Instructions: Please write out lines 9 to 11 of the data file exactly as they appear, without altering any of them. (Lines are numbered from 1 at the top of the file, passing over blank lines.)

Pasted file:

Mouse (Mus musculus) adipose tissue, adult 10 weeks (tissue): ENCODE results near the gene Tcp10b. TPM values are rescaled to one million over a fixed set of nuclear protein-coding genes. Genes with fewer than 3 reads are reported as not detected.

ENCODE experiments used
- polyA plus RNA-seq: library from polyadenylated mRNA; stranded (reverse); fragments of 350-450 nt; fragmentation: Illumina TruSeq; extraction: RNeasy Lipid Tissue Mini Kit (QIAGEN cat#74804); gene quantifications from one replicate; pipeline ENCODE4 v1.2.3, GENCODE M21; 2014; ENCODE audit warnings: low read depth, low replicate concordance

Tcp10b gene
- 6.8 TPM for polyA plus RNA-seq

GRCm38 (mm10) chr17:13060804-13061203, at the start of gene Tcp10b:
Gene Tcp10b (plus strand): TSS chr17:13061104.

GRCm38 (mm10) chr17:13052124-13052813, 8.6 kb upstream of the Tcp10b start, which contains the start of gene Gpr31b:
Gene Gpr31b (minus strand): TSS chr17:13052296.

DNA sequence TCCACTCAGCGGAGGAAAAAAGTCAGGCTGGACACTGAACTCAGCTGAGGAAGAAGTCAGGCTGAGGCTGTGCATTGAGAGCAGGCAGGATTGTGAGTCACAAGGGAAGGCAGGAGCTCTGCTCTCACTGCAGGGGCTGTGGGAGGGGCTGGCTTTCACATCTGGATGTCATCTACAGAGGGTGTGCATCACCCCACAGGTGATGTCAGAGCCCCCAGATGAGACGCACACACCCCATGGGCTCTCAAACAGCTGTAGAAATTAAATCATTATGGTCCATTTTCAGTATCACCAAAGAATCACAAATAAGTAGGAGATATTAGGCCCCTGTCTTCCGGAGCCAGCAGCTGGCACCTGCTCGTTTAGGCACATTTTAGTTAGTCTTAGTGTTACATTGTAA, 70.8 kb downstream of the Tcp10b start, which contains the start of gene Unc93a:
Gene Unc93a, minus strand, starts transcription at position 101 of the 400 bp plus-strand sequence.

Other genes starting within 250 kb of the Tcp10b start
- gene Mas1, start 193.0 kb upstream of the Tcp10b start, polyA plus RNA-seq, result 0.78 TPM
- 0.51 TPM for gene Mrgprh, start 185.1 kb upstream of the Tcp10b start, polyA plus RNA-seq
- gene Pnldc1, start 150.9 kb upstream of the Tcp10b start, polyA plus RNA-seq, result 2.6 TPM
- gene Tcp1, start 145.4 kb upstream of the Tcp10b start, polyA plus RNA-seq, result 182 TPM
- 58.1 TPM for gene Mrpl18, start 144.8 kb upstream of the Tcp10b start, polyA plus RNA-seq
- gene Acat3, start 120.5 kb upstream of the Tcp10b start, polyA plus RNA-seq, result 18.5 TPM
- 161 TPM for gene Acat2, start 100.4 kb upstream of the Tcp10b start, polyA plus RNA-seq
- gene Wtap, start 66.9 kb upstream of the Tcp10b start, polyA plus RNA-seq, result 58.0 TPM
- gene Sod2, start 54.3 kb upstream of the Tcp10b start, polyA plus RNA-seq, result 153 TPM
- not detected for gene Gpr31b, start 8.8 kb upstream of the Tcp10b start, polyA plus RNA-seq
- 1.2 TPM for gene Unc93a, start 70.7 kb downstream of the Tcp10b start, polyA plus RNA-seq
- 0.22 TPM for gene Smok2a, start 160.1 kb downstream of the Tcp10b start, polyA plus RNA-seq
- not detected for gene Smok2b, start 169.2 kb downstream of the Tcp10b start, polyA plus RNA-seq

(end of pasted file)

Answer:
Gene Gpr31b (minus strand): TSS chr17:13052296.

DNA sequence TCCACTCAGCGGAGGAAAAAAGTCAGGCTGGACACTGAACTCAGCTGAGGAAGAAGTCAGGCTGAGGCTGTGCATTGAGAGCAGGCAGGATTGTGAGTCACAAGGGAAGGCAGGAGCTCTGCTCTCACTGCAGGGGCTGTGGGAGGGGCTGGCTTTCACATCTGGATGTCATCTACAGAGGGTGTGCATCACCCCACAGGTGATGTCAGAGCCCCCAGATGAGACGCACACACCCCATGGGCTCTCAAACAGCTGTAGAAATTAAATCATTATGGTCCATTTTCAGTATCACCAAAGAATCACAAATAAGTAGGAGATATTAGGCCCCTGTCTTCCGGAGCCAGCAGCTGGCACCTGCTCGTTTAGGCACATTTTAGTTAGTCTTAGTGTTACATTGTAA, 70.8 kb downstream of the Tcp10b start, which contains the start of gene Unc93a:
Gene Unc93a, minus strand, starts transcription at position 101 of the 400 bp plus-strand sequence.